Quite why the acres are now 60 acres of welsh measure rather than 24 is not known. The local acres was 2½ times the standard acre so 60 equates reasonably with the 186 standard acres shown in 1841, possibly the figure had been more accurately determined. The lands of Edward Lewis of Kilvach vargod esq on the north was Nant y Ffin then known as Blaen Bargoed, the lords land on the north east was the common which was owned by the lord of the manor. The lessee William Lewis was the owner of Cefn y Brithdir farm in Brithdir Hamlet. By the time of his death he owned three or four farms which he gave to his sons, it is unlikely that any of them lived at “Coly uchaf”

Underneath in a different hand, and obviously written at a different date  is “fallen in hand in ffeb 1732/3, let out to Evan Morriss for 1734 one parcell at 11.7.6 p.a.”. It is known that Thomas William, by then known as Thomas Lewis of Llanelen having adopted a surname, the last surviving of the 3 brothers whose lives determined the length of the lease died in feb 1732/3. It is not known who actually occupied Coly uchaf during this period. The rent in 1733 at £11 7s. 6d. is considerably higher than the previous 32s. Evan Morris the new leaseholder was also the leaseholder of a property somewhat confusingly called Blaen Bargoed in Merthyr Tydfil parish just across from Nant y Ffin. However he seems to have had problems at Coly uchaf as in a Rental survey of 1642 we find two entries which show that a William Evan held part of “Tir y Colly” for 21 years at a rent of £4 12s. 6d, and that he was also paying a rent of £5 7s. 6d. for the other part – but beside this is written “He holds this for this year and the rent is sunk £1-9-6 for the tennant that held it last year is broke”. Subsequent rental surveys show that in 1752 William Evan took out a lease on the whole property for a rent of £10 2s. 6d – still the reduced rent. The lease was for three lives, those of himself, his son Morgan and his daughter Gwenllian. From subsequent rental surveys we learn that at the time of the lease William Evan was 32, his son 7 and his daughter 5. It is also known that from at least as early as 1747 William Evan was the tenant of neighbouring Nant y ffin which would have given him a total of about 380 acres. It was not however the best of land, in a rental survey of 1785 it was described as “Part clear pasture and about 20 acres of poor arable, the rest is rough scraggy land”. Although it was also suggested that the land was then worth about £25 a year rather than the £10 2s 6d William Evan was still paying. In fact William Evan ceased to be shown as paying the local taxes on both Coly uchaf and Nant y ffin in 1784. Previous to that from 1773 he is shown as sharing Coly uchaf with a Thomas Henry. From 1784 to 1790 the taxes are paid by an Edward Thomas after which he shares the taxes. There is no information on his lease but in 1810 he reassigns the lease as evidenced by the following deed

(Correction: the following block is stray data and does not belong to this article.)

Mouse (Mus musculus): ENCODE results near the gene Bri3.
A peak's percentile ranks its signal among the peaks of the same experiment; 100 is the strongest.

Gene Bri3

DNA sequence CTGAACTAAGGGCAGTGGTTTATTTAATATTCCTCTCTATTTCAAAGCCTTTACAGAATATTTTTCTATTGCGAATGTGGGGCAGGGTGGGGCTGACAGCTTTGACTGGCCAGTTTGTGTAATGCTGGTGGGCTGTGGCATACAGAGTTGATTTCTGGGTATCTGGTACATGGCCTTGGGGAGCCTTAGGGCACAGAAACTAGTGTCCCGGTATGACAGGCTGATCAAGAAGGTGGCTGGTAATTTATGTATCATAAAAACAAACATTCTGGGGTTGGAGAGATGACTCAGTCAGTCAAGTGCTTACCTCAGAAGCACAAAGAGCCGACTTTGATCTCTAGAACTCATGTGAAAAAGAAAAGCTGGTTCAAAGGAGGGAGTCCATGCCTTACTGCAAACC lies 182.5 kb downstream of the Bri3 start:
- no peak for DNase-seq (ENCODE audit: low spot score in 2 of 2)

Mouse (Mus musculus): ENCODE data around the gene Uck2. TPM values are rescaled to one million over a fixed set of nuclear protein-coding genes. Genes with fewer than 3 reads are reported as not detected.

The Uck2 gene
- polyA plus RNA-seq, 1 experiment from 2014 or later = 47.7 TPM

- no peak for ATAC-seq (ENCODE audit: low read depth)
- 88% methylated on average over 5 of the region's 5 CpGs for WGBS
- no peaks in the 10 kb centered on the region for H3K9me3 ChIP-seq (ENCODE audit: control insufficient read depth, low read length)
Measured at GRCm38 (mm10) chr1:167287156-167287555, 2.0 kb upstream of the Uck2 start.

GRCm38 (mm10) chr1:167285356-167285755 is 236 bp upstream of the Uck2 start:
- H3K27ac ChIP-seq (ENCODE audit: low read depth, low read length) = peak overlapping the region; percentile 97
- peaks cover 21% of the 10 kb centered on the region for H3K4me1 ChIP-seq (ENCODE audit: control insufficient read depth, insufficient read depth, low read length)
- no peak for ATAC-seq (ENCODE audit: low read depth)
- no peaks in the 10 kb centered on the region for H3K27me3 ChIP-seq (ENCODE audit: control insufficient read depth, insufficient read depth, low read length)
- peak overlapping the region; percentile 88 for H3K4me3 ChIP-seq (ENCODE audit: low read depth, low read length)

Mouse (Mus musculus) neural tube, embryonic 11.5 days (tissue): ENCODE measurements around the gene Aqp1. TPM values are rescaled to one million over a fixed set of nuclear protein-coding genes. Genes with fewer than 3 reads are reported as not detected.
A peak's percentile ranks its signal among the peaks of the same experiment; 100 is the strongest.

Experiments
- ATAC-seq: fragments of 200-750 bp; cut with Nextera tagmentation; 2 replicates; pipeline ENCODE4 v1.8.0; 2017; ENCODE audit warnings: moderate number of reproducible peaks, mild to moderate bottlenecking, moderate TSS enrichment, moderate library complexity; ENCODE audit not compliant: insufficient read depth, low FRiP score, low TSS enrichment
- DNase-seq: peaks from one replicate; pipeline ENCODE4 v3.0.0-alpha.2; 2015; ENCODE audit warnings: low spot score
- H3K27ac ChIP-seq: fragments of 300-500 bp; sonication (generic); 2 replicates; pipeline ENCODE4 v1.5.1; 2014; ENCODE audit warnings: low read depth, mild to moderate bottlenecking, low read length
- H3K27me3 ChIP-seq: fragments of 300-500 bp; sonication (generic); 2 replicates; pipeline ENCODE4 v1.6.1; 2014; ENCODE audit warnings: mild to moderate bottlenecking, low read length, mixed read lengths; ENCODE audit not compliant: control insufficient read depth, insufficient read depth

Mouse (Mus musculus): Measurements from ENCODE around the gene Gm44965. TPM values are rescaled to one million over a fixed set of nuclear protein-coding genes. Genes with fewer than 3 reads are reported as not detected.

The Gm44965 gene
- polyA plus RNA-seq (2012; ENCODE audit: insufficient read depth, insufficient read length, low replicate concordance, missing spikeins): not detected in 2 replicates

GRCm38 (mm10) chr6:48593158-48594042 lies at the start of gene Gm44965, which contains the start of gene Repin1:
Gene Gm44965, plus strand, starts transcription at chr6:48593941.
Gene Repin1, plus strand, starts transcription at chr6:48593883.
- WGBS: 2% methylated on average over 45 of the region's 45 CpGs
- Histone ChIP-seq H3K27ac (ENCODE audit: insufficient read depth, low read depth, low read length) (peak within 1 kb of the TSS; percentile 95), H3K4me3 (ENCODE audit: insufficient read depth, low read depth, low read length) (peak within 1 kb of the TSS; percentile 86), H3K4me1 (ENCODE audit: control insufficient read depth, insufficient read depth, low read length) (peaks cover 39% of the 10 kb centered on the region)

1810 June 22          Agreement to Assign

(1)   Edward Thomas, par. Gellygare, co. Glam., widower

(2)   Thomas Edward of the same parish, bachelor.

£20, Premises called Mardy Bach otherwise Cwrt y Tyla, all part of Coly Ucha Farm par. Gellygare.

mark of Edward Thomas        Witness L Edwards

It is possible that Thomas Edward here is the son of Lewis Edwards who owned neighbouring Bedlinog uchaf and was the witness to the deed, but the farm would appear to have been sublet as the name does not appear as a tax payer. From this time a Nicholas Waters appears as one of the tax payers, and from 1821 he is the only tax payer. He continues at the farm until his death in 1849. The 1841 census shows that he was not from Glamorgan, in his will he mentions only his wife Ann. The parish register shows that Nicholas Walters of Vaynor married Ann Williams of Gelligaer 24 December 1807. In 1851 Ann is shown as an annuitant living at Coly uchaf – there is no indication as to who was farming the land. Cwrt y Tyla is shown as occupied by an agricultural labourer in 1841 and as being uninhabited in 1851.

There is a map of the farm made in 1820, the earliest detailed map of any part of the hamlet, which shows that the number of fields had by 1841 been reduced by consolidating 7 or 8 smaller fields into two larger fields. Probably this was as a result of the farm being farmed as a single unit rather than as two farms.

[1] It is not known why there is this 4 pence difference from 1540.

Data Sources

1540 Senghenydd Manor Survey : National Archive SC6/HENVIII/7493

1570 Senghenydd Manor Survey : National Library of Wales Bute S1 & S2

1628 Lease: see National Library of Wales :  Bute M37/39

1630 Senghenydd Manor Survey : National Library of Wales Bute M37/39

1658 Lease: see National Library of Wales :  Bute M1/562

1670 Senghenydd Manor Survey : National Library of Wales Bute M37/41 & S11

1723-85 Rental Surveys : National Library of Wales, Bute S12-S23

1763-68 Land Taxes : National Library of Wales Tredegar 85/2230++

1773-1809 Local Taxes : National Library of Wales, Bute G11

1783-1831 Land Taxes : Glamorgan Record Office Q/D/LTA/CAE

1810 Assignment of Lease : Gwent Record Office, D749.381

1841 Tithe Schedule : Glamorgan Record Office P/1/2/13

1849 Will : National Library of Wales, LL1849-81